Oil prices fell on Wednesday after reaching its 2 ½ year highs during previous sessions. The prices took a downward turn after Forties Pipelines resumed oil supplies despite a major disruption in Libya.
But the two major outages have exposed the tightening supply situation in the recent months, as OPEC and Russia led efforts to cap output have yielded great benefits for oil prices during 2017.
At 0210 GMT U.S. West Texas Intermediate (WTI) crude futures were at $59.74 a barrel, down 23 cents from their last settlement. WTI broke through $60 a barrel for the first time since June 2015 in the previous session.
Brent crude futures were at $66.66 a barrel, down 36 cents. Brent broke through $67 for the first time since May 2015 the previous day
Regarding the future of oil prices in the year 2018, one of the world’s largest Investment Banks, Goldman Sachs (GS) has been repeatedly bullish on the state of oil market in the next year. GS expected the global markets to clear the overhang by the middle of 2018, accelerating the exit of OPEC from the Production Cuts deal.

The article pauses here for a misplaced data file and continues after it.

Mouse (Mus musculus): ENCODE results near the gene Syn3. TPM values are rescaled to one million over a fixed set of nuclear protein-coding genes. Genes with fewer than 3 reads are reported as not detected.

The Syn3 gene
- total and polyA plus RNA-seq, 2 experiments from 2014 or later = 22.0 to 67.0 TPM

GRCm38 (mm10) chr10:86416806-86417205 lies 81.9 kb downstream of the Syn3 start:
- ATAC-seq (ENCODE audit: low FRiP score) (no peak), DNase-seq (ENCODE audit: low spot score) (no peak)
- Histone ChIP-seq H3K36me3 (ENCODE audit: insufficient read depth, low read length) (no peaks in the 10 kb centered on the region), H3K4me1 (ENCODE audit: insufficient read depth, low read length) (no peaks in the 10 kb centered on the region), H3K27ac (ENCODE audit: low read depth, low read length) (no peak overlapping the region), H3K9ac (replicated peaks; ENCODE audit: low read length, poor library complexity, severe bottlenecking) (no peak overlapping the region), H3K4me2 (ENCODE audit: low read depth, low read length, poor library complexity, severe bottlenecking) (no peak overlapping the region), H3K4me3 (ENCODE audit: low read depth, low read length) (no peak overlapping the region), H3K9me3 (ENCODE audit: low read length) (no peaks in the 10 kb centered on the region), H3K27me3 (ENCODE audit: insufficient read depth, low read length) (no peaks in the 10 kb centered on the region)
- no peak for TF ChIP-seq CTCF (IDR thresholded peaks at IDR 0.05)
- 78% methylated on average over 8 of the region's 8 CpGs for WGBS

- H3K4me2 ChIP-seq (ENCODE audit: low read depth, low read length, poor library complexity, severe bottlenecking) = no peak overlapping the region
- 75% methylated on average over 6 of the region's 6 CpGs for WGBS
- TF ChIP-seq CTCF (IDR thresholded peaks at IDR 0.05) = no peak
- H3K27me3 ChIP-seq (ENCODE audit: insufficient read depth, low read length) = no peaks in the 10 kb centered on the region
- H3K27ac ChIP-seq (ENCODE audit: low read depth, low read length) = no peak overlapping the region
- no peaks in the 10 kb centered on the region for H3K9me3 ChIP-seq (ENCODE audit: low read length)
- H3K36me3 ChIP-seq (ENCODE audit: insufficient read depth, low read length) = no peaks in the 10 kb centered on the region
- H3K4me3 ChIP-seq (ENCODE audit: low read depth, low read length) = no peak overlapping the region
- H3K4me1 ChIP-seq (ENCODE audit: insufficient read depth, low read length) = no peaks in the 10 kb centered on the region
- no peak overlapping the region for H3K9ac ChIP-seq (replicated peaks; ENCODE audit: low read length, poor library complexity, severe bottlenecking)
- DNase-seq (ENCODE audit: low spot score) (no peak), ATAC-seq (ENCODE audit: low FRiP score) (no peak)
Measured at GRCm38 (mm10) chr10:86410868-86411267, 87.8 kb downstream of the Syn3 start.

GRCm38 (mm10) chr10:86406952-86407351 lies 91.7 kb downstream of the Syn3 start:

Oil re-balancing was stronger in the year 2018, thanks to many factors which include stellar global demand amid tightening supply. Backwardation, a sign of a tighter oil market, was one of OPEC’s goals in the production cut deal.
But the disruptions highlight the fact that markets have tightened significantly a year into voluntary supply restraint led by top producer Russia and the Middle East-dominated Organization of the Petroleum Exporting Countries (OPEC). Data from the U.S. Energy Information Administration (EIA) shows that following rampant oversupply in 2015, global oil markets gradually came into balance by 2016 and started to show a slight supply deficit this year, resulting in a reduction of global fuel inventories. EIA data implies a slight supply shortfall of 180,000 bpd for the first quarter of 2018.